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Robin Pickering: Sex-education curriculum reflects reality

The recent school board decision to postpone a vote to adopt the “Get Real” curriculum (developed in part by Planned Parenthood) should be cause for concern in our community.

Some of the stated community and board concerns raised in response to the proposal to update the curriculum include: Planned Parenthood involvement in its development, the inclusion of LGBT (lesbian, gay, bisexual, transgender) issues and terminology, the inclusion of discussion of contraceptives (versus abstinence-only approach), the concern that the curriculum is not “representing our society” and concern for teachers who have “philosophical differences” with the curriculum content.

As a mother of a teen who was educated in the district, a concerned citizen of the Spokane community and a local professor of health and human sexuality who has taught in the community for 14 years, I feel I can share some worthwhile perspective in response to these concerns.

I vividly remember conducting a lecture to future teachers discussing how to most effectively teach youth about sexuality. I asked the university students to reflect on what was effective in their sexuality education experiences in middle and high school and what made it so. After the lecture, I was approached by an articulate male student (who identified as gay) who said something to me that will forever change the way in which I teach. It was something like this:

“In high school, I remember (local sex-ed teacher) talking about sex being between a man and a woman and all the diseases that you could get from that. She also talked about pregnancy and how it happened. I had been engaging in what I later learned to be high-risk consensual sex, which had started in junior high. But what I was doing didn’t look anything like what the teacher was describing, so I thought I was safe. In fact, I didn’t even know that what I was doing was sex until after high school.”

He was the first of several throughout my teaching career who would share similar experiences.

According to 2016 Gallup Poll data, 4.1 percent of American adults identify as LGBT, which equates to 10 million people. And according to recent data from the national Youth Risk Behavior Survey (YRBS), there are approximately 1.3 million American high school students who identify as LGBT. As a person who often has the honor of engaging in meaningful (and personal) conversations with youth, I can assure you that issues surrounding the LGBT community are indeed “representing our society.”

According to the Centers for Disease Control and Prevention, students who identify as LGBT are two times as likely to have experienced physical or sexual dating violence, are more likely to skip school because they feel unsafe, are more likely to be bullied, are at greater risk for depression, are more than four times more likely to have attempted suicide, are at greater risk of substance use and are more likely to engage in sexual behavior that can place them at increased risk for HIV and other sexually transmitted diseases. Additionally, in 2014 young gay and bisexual males accounted for 8 out of 10 HIV diagnoses among youth.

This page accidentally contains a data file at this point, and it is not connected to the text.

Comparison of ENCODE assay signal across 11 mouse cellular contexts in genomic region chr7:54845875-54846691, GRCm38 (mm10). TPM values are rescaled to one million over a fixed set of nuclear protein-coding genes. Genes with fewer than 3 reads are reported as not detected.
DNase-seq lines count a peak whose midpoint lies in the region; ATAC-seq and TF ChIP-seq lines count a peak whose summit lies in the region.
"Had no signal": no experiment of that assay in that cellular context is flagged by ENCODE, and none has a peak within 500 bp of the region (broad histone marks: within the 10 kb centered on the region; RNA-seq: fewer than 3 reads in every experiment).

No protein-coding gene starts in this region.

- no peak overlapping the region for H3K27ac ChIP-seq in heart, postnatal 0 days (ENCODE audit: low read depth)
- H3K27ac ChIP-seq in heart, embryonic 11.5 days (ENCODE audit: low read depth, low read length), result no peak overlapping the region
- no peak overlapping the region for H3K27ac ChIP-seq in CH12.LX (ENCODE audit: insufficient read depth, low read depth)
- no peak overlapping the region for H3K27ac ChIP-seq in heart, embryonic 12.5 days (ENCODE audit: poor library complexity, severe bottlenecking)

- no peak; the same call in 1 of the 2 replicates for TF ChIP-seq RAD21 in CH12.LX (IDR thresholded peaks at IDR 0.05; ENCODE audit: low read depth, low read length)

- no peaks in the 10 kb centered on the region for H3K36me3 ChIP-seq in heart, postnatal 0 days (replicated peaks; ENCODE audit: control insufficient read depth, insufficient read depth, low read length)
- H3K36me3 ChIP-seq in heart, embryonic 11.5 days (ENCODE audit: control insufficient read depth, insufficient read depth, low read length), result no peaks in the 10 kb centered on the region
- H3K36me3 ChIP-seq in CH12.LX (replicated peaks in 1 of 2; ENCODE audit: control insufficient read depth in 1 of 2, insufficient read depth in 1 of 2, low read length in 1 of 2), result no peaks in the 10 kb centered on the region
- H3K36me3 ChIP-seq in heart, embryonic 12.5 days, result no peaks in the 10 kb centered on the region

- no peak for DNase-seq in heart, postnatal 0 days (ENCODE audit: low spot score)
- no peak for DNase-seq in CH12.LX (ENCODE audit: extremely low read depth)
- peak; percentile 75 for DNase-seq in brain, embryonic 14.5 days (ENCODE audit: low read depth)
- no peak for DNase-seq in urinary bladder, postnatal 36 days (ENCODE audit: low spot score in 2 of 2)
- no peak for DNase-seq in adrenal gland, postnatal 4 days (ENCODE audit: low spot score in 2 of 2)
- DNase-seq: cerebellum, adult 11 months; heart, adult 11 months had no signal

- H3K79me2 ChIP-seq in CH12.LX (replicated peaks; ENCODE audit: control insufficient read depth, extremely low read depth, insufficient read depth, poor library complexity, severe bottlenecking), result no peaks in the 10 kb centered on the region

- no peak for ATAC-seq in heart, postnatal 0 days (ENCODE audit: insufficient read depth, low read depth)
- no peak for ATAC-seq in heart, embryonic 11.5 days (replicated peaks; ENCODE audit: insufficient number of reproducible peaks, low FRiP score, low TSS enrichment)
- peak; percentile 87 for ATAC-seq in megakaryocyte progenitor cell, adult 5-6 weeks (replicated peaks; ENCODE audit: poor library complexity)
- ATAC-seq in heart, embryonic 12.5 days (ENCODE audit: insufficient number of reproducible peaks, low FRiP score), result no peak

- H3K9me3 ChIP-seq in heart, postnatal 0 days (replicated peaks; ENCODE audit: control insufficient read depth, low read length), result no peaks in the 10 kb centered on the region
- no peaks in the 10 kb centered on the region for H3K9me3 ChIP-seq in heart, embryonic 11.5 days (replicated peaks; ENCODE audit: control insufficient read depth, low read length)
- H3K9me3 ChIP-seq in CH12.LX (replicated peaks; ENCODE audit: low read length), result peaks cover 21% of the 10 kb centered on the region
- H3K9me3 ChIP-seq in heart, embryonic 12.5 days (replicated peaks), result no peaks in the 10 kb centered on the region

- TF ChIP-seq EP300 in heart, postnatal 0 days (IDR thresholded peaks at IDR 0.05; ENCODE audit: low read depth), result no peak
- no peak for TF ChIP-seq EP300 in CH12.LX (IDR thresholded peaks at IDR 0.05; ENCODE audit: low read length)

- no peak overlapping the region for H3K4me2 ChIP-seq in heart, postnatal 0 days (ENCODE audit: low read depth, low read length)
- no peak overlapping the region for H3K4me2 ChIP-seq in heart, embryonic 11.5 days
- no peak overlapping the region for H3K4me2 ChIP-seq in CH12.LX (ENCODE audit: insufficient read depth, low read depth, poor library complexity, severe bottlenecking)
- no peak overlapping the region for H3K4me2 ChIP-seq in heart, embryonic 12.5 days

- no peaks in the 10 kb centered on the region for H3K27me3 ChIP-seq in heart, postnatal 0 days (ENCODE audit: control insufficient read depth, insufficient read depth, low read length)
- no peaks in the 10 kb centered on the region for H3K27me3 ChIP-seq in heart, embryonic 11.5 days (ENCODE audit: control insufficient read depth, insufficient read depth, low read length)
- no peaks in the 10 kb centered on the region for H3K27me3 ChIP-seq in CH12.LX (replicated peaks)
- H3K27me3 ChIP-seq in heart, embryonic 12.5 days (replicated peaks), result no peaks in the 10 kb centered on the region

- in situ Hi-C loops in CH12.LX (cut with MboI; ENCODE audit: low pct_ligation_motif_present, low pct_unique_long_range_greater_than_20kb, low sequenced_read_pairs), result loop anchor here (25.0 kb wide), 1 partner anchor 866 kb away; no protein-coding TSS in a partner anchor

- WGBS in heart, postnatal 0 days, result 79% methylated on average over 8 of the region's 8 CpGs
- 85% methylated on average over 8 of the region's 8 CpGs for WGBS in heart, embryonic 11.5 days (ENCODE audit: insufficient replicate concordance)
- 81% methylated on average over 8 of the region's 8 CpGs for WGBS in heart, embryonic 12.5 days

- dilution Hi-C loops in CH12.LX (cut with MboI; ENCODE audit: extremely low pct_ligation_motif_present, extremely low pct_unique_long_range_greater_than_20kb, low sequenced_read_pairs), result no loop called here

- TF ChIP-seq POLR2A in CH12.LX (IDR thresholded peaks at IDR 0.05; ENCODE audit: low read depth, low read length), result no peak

These students do not deserve to be brushed aside because meeting their specific curriculum concerns makes educators, school board members or our community uncomfortable. I am not particularly fond of math; should I be exempt from covering the odds ratio section in my epidemiology courses? Isn’t the goal of public education to meet the needs of the public?

To address some of these significant disparities, the CDC recommends that health curricula or educational materials include HIV, other sexually transmitted diseases and pregnancy prevention information, as well as information that is relevant to LGBT youth, such as ensuring that curricula or materials use inclusive language and terminology (as is included in the proposed “Get Real” curriculum).

While doing an internet search for “purpose of a public education,” I found many responses. But the most common statements included phrases like, “help students fulfill their potential” and “prepare students for a satisfying and productive life.” Nowhere did I see qualifiers like “prepare some students to fulfill their potential,” or “prepare only the students who have beliefs and behaviors consistent with teachers’ philosophical perspectives for a productive and satisfying life.”

We owe it to all of our youth to deliver an up-to-date, evidence-based education that best prepares each to be healthy and productive citizens, regardless of whose name is on the curriculum package.

Robin Pickering, Ph.D, is an associate professor of health sciences at Whitworth University.


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